We had read about the carpet shops along the road to Hatta, and lo and behold, there is a long stretch of just that as you approach Hatta. The WIFE was keen to find a nice rug for the living room, so we pulled in at one and after a quick look around and the obilgatory haggle (you've gotta haggle), we drove away with a nice colourful rug.
Then we arrived in Hatta. You know you've got to Hatta because you come to a roundabout with a big mock fort thing right in the middle of it.
Hatta itself is pretty unimpressive. There are lots of shabby buildings and they have the biggest speed bumps in the world. There is a heritage site there as well, but it looked closed, so we headed to the Hatta Fort Hotel, which is raved about in various publications. It's more like a resort than a hotel, with sporting facilities galore and chalet style rooms. We had a play in the kiddies' park, a quick gurn at the beautiful people in the inviting pools, then as we walked around the hotel grounds, we luckily turned round and caught sight of the view that is behind you as you enter the main hotel building.
Then we went for tea in the hotel coffee shop. Or dinner, whatever you wanna call it. It was getting late, and there was an hour and a half's drive ahead. The meal was OK. Not over-expensive and not really flash. Adequate is the word I'm looking for. What made it for us was having a really good view of the sun setting behind the mountains as we ate. The BOY was particularly impressed as he saw the last sliver of burning orange disappear behind the mountain.
To be fair, the banana and coconut pie was nice as well.
So, we left Hatta in the dark. I was quite excited about this, because I fully expected to drive back to Dubai through the desert and see the starry, unpolluted sky above me, which is supposedly a really amazing sight to behold. Sadly, this wasn't to be, because the oh-so-safety conscious people running this country decided to put great big, bright orange street lights along the entire length of the Dubai-Hatta road, so all we saw above our heads on the drive back was a load of street lights. It didn't even feel slightly dangerous or anything, because it was like driving along an urban motorway. They can do thousands and thousands of street lights - oh yes. But can they stop people driving like maniacs? I think you know the answer.
As for the the starry sky - our time will come. A desert safari trip is going to have to be squeezed in at some point. I can't wait.
Wednesday, October 11, 2006
I went out with some chaps from work last night, to a very nice bar called Scarlett's, situated in the promenade at the bottom of the Emirates Towers.
(There wasn't actually any fog when I went, but I like the pic)
(And it was dark)
So....I arrived quite early (the WIFE wanted to get home and get the SPROGS to bed) and stood at the bar for about half an hour, drinking a leisurely pint of Guinness and eating the nasty cheesy nuts provided for me by the bar staff. I watched people come and go. People watching can be quite interesting in Dubai - you see people of every nationality, dressed in so many different ways, speaking many different languages. And of course, you imagine what they do and what they are like. Anyone earing a sharp suit and flashing around their blackberry is immediately labelled a complete fucking poser, any group of giggling females are probably trolley dolleys, and any single bloke is a desperate loner. Oh, yeah...I arrived alone, didn't I?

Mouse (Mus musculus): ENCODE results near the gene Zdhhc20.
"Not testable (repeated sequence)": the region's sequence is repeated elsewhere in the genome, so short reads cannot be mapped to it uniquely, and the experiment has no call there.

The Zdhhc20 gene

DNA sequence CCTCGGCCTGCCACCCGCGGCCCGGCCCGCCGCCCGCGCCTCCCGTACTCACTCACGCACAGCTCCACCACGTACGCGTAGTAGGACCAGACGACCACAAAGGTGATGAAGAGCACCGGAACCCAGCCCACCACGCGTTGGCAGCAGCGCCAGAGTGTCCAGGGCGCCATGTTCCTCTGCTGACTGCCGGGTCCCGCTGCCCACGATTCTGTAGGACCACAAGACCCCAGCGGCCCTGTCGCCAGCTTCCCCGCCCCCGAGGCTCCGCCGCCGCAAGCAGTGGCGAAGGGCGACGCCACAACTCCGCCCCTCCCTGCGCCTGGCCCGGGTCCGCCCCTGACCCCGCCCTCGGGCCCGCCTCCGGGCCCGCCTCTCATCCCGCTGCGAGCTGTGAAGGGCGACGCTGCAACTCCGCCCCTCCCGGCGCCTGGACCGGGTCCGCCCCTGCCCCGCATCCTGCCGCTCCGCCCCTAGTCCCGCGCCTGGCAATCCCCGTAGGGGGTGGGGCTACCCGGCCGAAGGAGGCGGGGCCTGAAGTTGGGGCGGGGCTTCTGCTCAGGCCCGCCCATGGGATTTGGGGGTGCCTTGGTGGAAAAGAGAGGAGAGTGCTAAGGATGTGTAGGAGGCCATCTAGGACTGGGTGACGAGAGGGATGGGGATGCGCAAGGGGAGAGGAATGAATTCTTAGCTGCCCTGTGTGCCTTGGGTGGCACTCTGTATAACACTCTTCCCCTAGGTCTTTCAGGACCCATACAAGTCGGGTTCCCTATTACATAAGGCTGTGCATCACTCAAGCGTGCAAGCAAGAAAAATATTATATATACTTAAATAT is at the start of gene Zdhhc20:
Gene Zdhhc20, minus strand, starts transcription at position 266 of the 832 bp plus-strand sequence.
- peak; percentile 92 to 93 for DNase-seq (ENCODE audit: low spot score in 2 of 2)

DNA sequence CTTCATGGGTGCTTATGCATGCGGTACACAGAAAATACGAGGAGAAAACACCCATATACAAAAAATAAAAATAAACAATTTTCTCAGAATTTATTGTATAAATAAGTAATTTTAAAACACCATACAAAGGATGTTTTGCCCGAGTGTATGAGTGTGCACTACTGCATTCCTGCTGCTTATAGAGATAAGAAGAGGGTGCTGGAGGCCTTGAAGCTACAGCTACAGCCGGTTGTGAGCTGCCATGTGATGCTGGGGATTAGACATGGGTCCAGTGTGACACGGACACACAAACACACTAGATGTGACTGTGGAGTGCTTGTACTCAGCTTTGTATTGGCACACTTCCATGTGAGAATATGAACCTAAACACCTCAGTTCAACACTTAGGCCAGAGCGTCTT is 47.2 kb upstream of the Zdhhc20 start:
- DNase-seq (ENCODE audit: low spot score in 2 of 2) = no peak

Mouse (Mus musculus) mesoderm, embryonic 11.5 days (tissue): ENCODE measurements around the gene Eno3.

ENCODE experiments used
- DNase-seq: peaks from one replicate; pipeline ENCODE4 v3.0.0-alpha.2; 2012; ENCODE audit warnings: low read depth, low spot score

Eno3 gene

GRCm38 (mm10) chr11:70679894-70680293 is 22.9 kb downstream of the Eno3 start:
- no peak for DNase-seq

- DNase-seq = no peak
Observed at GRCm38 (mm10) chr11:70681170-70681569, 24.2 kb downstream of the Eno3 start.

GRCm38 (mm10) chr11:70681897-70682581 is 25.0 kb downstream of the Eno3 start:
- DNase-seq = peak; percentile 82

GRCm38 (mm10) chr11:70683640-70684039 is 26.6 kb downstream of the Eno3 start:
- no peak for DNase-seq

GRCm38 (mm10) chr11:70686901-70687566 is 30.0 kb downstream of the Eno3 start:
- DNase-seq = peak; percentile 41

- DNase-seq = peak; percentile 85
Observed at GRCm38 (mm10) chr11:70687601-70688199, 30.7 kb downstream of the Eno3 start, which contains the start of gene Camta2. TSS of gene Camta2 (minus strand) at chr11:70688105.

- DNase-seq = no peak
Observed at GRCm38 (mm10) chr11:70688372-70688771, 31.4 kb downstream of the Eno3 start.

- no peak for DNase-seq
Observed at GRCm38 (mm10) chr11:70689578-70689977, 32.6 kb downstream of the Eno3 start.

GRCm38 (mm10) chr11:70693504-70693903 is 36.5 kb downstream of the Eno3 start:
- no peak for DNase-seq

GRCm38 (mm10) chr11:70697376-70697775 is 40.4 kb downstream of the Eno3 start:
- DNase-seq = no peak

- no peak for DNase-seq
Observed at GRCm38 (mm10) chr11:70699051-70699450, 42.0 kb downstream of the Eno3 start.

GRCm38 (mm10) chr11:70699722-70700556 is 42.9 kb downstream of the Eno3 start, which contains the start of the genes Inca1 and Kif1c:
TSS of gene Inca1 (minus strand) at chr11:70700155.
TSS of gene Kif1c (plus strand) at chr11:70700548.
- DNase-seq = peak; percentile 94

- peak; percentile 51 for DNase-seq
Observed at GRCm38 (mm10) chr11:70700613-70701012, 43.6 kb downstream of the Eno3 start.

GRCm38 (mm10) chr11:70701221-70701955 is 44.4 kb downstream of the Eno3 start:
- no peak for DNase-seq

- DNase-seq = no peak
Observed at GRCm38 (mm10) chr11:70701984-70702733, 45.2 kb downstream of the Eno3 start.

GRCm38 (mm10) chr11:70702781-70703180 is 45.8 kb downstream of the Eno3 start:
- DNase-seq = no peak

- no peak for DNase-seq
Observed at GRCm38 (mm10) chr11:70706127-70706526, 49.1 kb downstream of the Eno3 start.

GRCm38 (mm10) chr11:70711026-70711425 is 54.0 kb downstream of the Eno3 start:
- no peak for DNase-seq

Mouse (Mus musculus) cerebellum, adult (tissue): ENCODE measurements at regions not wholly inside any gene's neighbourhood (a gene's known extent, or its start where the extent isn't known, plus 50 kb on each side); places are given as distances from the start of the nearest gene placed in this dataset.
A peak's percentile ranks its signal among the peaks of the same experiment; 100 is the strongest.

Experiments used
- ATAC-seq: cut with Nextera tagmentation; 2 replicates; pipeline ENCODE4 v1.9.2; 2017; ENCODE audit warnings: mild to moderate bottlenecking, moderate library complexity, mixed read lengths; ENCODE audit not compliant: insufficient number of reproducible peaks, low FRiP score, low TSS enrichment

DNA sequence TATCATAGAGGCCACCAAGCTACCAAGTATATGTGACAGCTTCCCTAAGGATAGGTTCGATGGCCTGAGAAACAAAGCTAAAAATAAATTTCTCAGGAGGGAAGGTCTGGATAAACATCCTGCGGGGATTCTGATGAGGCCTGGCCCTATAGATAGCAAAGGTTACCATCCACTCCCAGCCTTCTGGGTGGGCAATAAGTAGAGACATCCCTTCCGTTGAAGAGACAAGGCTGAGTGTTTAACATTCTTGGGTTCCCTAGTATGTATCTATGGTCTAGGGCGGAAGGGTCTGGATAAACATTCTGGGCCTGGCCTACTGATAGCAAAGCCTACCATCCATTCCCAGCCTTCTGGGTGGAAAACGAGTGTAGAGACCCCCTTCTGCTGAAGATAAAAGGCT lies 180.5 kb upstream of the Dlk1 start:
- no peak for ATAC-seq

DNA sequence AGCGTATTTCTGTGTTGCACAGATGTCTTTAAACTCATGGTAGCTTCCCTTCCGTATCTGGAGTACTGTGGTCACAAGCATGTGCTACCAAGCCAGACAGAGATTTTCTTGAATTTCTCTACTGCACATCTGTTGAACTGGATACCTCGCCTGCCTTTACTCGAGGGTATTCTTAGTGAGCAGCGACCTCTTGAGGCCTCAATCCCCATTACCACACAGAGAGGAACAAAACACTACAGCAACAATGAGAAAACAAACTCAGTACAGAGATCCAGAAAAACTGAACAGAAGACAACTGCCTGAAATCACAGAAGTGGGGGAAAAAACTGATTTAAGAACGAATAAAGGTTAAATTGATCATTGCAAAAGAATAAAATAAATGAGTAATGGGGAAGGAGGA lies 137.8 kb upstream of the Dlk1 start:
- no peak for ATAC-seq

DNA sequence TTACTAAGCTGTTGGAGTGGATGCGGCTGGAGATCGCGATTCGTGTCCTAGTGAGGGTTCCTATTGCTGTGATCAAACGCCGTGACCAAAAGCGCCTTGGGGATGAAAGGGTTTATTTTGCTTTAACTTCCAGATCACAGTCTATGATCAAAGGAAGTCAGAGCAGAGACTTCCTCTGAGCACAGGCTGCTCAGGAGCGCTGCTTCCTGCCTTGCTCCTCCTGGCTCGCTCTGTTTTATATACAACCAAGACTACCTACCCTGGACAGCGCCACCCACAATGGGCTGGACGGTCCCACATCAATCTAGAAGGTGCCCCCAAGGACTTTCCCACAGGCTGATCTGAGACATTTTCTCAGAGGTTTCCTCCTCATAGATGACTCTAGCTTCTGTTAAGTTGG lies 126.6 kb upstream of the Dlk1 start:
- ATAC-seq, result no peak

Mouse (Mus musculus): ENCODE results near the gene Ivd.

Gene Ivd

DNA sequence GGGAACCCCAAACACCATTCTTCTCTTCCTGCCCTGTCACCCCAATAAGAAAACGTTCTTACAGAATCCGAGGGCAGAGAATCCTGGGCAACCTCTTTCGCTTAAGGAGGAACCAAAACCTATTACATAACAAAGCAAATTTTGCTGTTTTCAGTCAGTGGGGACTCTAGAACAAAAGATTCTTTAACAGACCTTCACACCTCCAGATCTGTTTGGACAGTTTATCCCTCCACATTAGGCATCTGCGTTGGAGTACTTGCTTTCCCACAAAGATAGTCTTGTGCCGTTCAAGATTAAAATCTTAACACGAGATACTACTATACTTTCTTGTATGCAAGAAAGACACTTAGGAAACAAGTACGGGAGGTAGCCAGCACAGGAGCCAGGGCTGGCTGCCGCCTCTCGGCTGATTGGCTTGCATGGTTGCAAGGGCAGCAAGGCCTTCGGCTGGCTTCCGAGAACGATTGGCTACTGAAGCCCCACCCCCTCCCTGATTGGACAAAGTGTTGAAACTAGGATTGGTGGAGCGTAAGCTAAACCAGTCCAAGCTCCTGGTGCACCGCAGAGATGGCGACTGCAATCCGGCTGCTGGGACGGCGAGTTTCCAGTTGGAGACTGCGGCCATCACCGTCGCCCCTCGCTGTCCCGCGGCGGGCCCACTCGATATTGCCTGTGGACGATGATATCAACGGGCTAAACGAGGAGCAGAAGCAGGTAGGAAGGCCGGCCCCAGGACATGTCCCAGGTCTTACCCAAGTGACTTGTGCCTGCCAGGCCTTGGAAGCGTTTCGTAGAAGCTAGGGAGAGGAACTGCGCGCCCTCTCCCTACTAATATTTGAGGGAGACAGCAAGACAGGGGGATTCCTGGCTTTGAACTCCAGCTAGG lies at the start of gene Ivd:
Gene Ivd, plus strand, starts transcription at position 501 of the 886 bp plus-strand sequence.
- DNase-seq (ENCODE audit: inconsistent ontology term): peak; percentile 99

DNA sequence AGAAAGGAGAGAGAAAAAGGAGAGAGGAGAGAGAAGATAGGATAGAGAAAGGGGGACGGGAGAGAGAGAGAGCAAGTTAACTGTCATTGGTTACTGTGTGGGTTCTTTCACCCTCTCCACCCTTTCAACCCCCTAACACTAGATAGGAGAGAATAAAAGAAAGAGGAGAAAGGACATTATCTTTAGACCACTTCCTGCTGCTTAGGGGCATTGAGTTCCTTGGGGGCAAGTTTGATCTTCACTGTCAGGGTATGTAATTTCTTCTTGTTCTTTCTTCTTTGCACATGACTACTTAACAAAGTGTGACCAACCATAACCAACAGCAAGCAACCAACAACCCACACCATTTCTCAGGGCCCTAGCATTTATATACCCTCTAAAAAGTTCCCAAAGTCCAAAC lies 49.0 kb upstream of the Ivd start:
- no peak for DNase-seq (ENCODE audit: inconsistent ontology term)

Then my boss turned up, and said Hello to me and the guy stood right behind me, who happened to be from my company, but site-based. He had actually been there when I arrived, and we had stood there at the bar in complete ignorance and silence for 30 minutes. There's some kind of quantum mechanical phenomenon that could describe this situation. Or maybe there isn't.
Anyway, they all started piling in, the boss had his credit card prised from his cold, dead hands, and the tab was up and running. Guinness followed Guinness. I started to lose count. I got talking to the other new guys who have been joining the company in their droves recently. I felt like an old hand with over 2 months under my belt when I talked to the chap who arrived last week. "Oh, yeah," I said, "Dubai this, Doha that...price of formwork - terrible inflation...bibble....really dodgy bars in Bur Dubai....bobble...have you been to Ski Dubai? Yadda yadda..."
After pint 4 or 5 I had an orange juice to pace myself and to prevent what could turn into a next-day Atrial Fibrilation episode if I wasn't careful. The quizzical looks came my way, along with the comical and the condescending. Can't handle your drink, eh? So the next OJ had some vodka in it. Call me an easily-lead weak-minded fool. Obi-Wan would have a field day with me. These aren't the Quantities you're looking for....
Then I had 2 Coronas, not coronarys, and a few snacks ordered in a moment of the munchies. Then I was too drunk and too tired to carry on, but sober enough to know that I should make my way home. So I said my goodbyes, shook everyone's hand, and got a taxi home.
This morning was bad. Two important meetings. Lots of concentration required. The traffic lights failed at the Trade Centre roundabout just as I was approaching them on the way to meeting number one. The client Project Manager went a bit beserk over some of my figures at meeting number two. It was a looooooong old day. So now I'm off to bed.
Sunday, October 08, 2006
It's all about the Burj Dubai, which is currently being built just off the Sheik Zayed Road. It will be over 800m tall (half a mile!) and will have 162 floors (maybe more), and will be the tallest building in the world (by a long chalk) when finished in 2 or 3 years' time. Taipei 101, the current highest, at less than 600m high, will be a tiddler in comparison.
I've seen it many times - I pass it on my way to work every day. It's already the bigget building in Dubai, currently standing at 74 floors. They are building it at a rate of a floor a week, which means they should be done in about another 88 weeks. Then there's just(!) the outer cladding and the internal works to do. The thing is, it doesn't really look that big from a distance, but when you get up close, you appreciate what a massive beast it is - and will be. According to the website linked, it's not even close to half-way completed in height terms. I managed to get close last Thursday - eventually - because I had to go and see a man about another tall building (the one in Doha that I'm working on), and he just happens to work in a site office that is situated at the foot of the Burj.